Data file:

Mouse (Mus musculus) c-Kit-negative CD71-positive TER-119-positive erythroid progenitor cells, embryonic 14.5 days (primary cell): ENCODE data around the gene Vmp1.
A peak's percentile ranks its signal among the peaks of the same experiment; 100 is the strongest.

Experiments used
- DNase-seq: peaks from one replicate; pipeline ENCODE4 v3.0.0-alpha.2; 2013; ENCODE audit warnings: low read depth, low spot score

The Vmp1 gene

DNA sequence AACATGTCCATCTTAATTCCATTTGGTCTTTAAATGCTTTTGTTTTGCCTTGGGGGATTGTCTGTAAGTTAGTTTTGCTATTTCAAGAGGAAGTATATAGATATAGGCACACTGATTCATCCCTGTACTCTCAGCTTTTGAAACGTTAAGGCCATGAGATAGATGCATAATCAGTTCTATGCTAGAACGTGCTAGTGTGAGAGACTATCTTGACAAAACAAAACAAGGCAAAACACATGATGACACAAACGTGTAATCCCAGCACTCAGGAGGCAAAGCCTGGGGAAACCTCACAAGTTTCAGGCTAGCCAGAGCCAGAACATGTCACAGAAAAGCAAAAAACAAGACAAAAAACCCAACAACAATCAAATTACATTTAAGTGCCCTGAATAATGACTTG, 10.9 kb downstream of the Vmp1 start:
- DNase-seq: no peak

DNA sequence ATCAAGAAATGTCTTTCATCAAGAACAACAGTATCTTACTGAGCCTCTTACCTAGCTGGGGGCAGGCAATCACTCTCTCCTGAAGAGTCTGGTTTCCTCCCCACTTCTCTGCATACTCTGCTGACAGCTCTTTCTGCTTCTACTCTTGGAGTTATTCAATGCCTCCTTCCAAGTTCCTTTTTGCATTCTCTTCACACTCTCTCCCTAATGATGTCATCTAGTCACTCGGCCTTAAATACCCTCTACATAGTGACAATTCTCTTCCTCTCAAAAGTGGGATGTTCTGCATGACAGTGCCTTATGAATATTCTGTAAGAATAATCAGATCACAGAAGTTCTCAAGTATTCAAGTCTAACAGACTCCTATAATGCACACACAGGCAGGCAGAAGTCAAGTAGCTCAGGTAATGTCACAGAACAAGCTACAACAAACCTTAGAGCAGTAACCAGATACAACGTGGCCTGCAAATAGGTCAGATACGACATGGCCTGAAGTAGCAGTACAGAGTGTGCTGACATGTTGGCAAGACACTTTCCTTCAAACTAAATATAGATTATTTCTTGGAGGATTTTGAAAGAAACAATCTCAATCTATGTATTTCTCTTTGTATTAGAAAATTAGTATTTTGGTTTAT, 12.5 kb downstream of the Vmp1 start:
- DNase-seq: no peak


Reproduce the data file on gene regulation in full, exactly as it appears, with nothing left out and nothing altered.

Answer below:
Mouse (Mus musculus) c-Kit-negative CD71-positive TER-119-positive erythroid progenitor cells, embryonic 14.5 days (primary cell): ENCODE data around the gene Vmp1.
A peak's percentile ranks its signal among the peaks of the same experiment; 100 is the strongest.

Experiments used
- DNase-seq: peaks from one replicate; pipeline ENCODE4 v3.0.0-alpha.2; 2013; ENCODE audit warnings: low read depth, low spot score

The Vmp1 gene

DNA sequence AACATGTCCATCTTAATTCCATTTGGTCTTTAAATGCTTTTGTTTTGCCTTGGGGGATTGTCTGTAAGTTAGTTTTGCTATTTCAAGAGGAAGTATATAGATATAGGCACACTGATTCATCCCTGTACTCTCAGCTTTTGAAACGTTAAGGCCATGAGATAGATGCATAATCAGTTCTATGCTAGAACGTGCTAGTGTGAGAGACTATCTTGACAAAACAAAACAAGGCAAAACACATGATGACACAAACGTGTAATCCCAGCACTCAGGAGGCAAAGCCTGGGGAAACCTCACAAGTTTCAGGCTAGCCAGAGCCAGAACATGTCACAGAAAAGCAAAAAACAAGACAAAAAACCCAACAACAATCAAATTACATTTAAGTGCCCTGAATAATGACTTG, 10.9 kb downstream of the Vmp1 start:
- DNase-seq: no peak

DNA sequence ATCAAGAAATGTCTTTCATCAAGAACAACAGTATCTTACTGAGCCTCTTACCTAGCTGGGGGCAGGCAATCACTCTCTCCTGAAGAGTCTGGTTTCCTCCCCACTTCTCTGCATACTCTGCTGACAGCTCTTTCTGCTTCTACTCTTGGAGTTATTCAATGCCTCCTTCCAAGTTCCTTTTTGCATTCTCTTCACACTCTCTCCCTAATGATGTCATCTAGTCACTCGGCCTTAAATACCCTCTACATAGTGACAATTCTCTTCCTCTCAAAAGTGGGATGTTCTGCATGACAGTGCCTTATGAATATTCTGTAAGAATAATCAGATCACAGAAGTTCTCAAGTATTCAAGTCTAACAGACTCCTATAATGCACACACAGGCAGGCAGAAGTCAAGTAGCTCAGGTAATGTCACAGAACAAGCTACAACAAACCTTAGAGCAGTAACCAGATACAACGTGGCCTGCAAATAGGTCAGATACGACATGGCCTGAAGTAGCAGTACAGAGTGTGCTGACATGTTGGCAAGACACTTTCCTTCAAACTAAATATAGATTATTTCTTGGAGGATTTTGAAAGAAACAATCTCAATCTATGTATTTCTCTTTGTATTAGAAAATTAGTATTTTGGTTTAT, 12.5 kb downstream of the Vmp1 start:
- DNase-seq: no peak